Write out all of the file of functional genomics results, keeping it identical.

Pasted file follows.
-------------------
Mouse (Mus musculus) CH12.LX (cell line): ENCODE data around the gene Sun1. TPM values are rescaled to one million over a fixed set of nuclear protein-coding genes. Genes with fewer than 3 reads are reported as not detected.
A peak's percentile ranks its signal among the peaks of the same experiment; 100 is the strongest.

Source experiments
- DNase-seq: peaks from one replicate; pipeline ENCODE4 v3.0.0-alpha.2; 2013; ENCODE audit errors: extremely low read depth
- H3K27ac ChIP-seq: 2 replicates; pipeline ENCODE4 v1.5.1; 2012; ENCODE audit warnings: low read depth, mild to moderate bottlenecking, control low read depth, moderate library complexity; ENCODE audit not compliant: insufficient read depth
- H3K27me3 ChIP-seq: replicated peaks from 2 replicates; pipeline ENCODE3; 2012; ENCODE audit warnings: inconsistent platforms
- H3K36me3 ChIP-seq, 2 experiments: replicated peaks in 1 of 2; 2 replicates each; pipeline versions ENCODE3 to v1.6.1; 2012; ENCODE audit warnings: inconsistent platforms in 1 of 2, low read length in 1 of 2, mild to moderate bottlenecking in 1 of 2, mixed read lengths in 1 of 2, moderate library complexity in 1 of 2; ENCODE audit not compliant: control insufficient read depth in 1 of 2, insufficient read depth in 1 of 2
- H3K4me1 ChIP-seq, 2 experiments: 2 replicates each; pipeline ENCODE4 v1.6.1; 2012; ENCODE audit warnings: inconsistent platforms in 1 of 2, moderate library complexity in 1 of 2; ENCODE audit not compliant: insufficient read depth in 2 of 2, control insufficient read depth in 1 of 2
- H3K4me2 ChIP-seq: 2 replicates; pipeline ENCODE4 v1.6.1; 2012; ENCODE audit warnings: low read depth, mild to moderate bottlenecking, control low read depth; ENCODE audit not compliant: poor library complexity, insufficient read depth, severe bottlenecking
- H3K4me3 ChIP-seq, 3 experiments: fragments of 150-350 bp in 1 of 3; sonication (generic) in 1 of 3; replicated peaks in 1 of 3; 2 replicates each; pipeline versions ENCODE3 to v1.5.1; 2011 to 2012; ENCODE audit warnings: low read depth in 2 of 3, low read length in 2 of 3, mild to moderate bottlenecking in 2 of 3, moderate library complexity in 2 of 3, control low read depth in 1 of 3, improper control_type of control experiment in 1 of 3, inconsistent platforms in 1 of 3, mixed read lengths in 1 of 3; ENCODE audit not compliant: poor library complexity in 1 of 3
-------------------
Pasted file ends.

Mouse (Mus musculus) CH12.LX (cell line): ENCODE data around the gene Sun1. TPM values are rescaled to one million over a fixed set of nuclear protein-coding genes. Genes with fewer than 3 reads are reported as not detected.
A peak's percentile ranks its signal among the peaks of the same experiment; 100 is the strongest.

Source experiments
- DNase-seq: peaks from one replicate; pipeline ENCODE4 v3.0.0-alpha.2; 2013; ENCODE audit errors: extremely low read depth
- H3K27ac ChIP-seq: 2 replicates; pipeline ENCODE4 v1.5.1; 2012; ENCODE audit warnings: low read depth, mild to moderate bottlenecking, control low read depth, moderate library complexity; ENCODE audit not compliant: insufficient read depth
- H3K27me3 ChIP-seq: replicated peaks from 2 replicates; pipeline ENCODE3; 2012; ENCODE audit warnings: inconsistent platforms
- H3K36me3 ChIP-seq, 2 experiments: replicated peaks in 1 of 2; 2 replicates each; pipeline versions ENCODE3 to v1.6.1; 2012; ENCODE audit warnings: inconsistent platforms in 1 of 2, low read length in 1 of 2, mild to moderate bottlenecking in 1 of 2, mixed read lengths in 1 of 2, moderate library complexity in 1 of 2; ENCODE audit not compliant: control insufficient read depth in 1 of 2, insufficient read depth in 1 of 2
- H3K4me1 ChIP-seq, 2 experiments: 2 replicates each; pipeline ENCODE4 v1.6.1; 2012; ENCODE audit warnings: inconsistent platforms in 1 of 2, moderate library complexity in 1 of 2; ENCODE audit not compliant: insufficient read depth in 2 of 2, control insufficient read depth in 1 of 2
- H3K4me2 ChIP-seq: 2 replicates; pipeline ENCODE4 v1.6.1; 2012; ENCODE audit warnings: low read depth, mild to moderate bottlenecking, control low read depth; ENCODE audit not compliant: poor library complexity, insufficient read depth, severe bottlenecking
- H3K4me3 ChIP-seq, 3 experiments: fragments of 150-350 bp in 1 of 3; sonication (generic) in 1 of 3; replicated peaks in 1 of 3; 2 replicates each; pipeline versions ENCODE3 to v1.5.1; 2011 to 2012; ENCODE audit warnings: low read depth in 2 of 3, low read length in 2 of 3, mild to moderate bottlenecking in 2 of 3, moderate library complexity in 2 of 3, control low read depth in 1 of 3, improper control_type of control experiment in 1 of 3, inconsistent platforms in 1 of 3, mixed read lengths in 1 of 3; ENCODE audit not compliant: poor library complexity in 1 of 3